For 2., I claim that portfolio shifts do not affect aggregate demand. Suppose a company borrows money to retire bonds, or sells bonds to retire debt. None of that affects purchases of real goods or services, and none of that will cause a glut, even though it will shift some of the monetary aggregates.

Moreover, if everyone is happy with their current level of profitability, but is unhappy with their portfolio holdings, you may see a stock market crash or yield divergences, but this will not translate into layoffs or changes in output. 1987 is a good example. But that is a rare, as all that people really care about is the total value of their portfolio, and the only way to increase their financial holdings in aggregate is to increase your financial surpluses, or #1. That is what causes gluts.

For #1, the amount of financial surpluses earned, by identity is exactly the amount financial deficits. Everyone who earns money but does not spend it on goods is withdrawing from demand in the goods market -- they are a sink, in terms of cash-flows. A sink can only exist if there is an offsetting source somewhere else in the economy. The source is funded by borrowing or issuing liabilities (here we need to include someone drawing down their own stock of financial assets as borrowing from themselves).

There is no shortage of willing sinks -- everyone wants to be as profitable as possible. The system is constrained by the number of willing sources. Moreover, as Scott pointed out, the issuance of liabilities is not constrained by the desire to accumulate assets, whereas the reverse is true.

This is why if people stop borrowing on real estate in Florida, then the profits of General Mills decrease. Government better step in and deficit spend, or you hope to get people to borrow on real estate in Ohio, etc. When a source disappears, the size of the pie of gross financial surpluses shrinks by an equivalent amount.

When businesses stop being profitable, they liquidate capital and lay off workers. Everyone has a certain cost of capital, below which it is not profitable for them to create output in the first place. That is how output decreases as a result of a decline in the issuance of liabilities. If you are talking about *flows*, you can characterize this as the desire to *earn* money profits that are not re-invested in goods, in excess of willingness to dissave money, as flows occur with money. If you are talking about stocks, you can characterize this as the desire to accumulate financial assets in excess of the desire by others to incur financial liabilities.

"Wrong. Many (most, even) lenders do not use any funds to create a loan"

Good point, Scott.

The same happens when you buy claims in the credit market (even new issues). Imagine a company selling bonds to an investor. The investor liquidates his money market holdings to buy the bond, and the company takes the cash proceeds of the bond sale and puts them into a money market fund. Even though many sales and purchases may have been triggered, effectively all that happened was a swap of a money market asset for a newly issued bond.

Just as with a bank creating a loan, the result of the operation is that the new asset matching the new liability is first assigned to the *borrower*, as the investor's financial net worth is unchanged as a result of buying the bond.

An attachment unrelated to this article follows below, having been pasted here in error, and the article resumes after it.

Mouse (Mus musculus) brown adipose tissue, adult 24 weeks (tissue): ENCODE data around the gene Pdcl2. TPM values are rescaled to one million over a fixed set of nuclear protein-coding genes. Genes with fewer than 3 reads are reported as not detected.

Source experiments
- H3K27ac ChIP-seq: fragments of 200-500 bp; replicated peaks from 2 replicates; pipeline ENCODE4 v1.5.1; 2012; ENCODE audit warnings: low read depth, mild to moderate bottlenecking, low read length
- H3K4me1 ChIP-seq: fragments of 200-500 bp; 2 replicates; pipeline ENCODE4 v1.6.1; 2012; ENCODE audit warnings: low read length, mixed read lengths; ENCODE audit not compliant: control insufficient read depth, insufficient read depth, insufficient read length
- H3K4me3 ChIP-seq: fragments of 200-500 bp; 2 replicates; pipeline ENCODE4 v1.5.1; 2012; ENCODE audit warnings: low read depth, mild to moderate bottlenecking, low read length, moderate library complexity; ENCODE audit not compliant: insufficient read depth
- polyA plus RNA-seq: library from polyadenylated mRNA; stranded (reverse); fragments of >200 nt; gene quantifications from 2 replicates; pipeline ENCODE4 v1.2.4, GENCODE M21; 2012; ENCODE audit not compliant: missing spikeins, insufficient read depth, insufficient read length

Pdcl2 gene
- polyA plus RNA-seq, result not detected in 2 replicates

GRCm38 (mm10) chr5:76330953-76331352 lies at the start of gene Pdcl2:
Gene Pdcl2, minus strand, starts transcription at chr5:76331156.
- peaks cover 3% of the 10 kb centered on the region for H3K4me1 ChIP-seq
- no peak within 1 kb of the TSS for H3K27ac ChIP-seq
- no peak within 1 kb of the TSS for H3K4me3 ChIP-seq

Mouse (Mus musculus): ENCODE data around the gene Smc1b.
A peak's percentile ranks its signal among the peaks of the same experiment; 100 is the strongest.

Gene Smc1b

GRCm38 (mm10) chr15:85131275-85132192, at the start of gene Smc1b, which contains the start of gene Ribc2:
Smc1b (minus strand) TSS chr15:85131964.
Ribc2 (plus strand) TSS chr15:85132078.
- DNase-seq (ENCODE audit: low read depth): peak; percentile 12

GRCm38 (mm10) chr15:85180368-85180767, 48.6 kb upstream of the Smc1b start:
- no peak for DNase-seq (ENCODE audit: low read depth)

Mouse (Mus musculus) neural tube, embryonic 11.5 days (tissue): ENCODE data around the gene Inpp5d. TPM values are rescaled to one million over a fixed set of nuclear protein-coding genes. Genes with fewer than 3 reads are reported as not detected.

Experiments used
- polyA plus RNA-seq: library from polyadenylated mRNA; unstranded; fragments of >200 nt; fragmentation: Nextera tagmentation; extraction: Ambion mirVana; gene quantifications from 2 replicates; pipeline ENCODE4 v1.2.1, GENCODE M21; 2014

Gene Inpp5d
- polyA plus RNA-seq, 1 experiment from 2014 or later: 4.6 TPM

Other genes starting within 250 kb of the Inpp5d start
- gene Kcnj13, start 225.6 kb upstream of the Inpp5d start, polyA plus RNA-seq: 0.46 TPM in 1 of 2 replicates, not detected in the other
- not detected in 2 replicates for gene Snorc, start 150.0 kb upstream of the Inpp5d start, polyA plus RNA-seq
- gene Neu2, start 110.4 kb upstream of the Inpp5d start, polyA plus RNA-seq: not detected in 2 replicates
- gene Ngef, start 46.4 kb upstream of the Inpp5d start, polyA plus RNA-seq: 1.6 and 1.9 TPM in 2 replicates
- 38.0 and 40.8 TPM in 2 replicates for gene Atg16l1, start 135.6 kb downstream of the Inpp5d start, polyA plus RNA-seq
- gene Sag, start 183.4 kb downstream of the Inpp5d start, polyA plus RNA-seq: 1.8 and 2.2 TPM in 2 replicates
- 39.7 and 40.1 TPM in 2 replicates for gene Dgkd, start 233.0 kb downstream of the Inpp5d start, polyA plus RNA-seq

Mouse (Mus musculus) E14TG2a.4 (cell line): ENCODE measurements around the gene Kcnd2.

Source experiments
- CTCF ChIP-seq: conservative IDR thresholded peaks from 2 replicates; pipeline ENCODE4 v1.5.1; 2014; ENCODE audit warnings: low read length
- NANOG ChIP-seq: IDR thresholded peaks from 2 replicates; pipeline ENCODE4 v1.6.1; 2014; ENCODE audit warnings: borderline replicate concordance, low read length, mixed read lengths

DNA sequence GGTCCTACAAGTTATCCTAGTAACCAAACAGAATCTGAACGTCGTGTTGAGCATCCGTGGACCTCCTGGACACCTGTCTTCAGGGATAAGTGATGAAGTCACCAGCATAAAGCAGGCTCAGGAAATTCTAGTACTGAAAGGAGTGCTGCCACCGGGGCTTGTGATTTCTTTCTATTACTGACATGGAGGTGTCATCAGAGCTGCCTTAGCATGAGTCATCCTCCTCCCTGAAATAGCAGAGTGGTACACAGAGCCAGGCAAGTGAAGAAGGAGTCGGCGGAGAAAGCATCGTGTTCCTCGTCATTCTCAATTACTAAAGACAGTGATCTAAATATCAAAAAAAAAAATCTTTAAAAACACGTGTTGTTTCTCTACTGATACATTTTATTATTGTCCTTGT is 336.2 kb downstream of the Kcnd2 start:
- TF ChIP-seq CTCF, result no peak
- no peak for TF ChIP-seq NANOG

To the degree that the borrower then spends that money by making purchases, they are adding to demand and more importantly, they allow the rest of the sector to earn financial savings. This is the only way that financial savings can occur.

"Only if the government monopolized the issue of currency, keeps its nominal yield at zero, and makes it the medium of redemption for all the rest of the economy, do problems develop...But the notion that the government must create more financial assets because the private sector wants to hold more is mistaken."

It's true that in theory, you might be able to convince people not to accumulate nominal financial assets and to re-invest all their money profits in tangible assets. That would prevent gluts. Trying to eliminate the desire of the private sector to accumulate financial assets all so that the government need not issue liabilities is a hopeless fight against human nature.

RSJ:

"1. (flows) the desire to increase your holdings of financial assets by earning financial surpluses, defined as earning more money than you consume by purchasing real goods/services whether for consumption or investment".

This isn't right. A deficient demand recession is when people are earning more money (from producing new goods/services) than they want to spend by purchasing NEWLY-PRODUCED real goods/services whether for consumption or investment.

And this can mean "the desire to increase your holdings of financial assets", but it can also mean the desire to accumulate real assets like land, or accumulate goods produced in the past like antique furniture.

So if an excess desire to accumulate financial assets can cause a recession, why can't an excess desire to accumulate land, or antique furniture, also cause a recession? In all three cases, some income from the production of new goods is desired to be diverted away from being spent on newly-produced goods.

I have explained why I believe that an excess desire to accumulate land and antiques cannot cause a recession, and I can make the same argument for financial assets (except the medium of exchange) too.

RSJ @12.59. But when the company that holds $100 in the money market fund withdraws $100 to spend it, what happens to the money market fund? It needs to raise $100 from somewhere else.